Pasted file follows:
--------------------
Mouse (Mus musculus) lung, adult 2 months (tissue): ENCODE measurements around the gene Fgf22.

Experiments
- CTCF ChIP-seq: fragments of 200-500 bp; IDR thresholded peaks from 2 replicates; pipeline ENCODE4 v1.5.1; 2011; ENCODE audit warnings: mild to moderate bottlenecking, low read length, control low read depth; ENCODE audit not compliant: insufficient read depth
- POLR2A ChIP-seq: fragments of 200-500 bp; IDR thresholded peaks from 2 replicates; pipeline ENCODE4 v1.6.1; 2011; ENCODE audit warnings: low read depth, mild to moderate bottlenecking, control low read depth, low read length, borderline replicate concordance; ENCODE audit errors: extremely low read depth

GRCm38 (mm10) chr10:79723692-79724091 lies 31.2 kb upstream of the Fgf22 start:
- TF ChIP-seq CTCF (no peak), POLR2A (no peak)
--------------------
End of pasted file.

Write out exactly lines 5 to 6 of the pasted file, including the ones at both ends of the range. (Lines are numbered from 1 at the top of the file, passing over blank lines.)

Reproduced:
GRCm38 (mm10) chr10:79723692-79724091 lies 31.2 kb upstream of the Fgf22 start:
- TF ChIP-seq CTCF (no peak), POLR2A (no peak)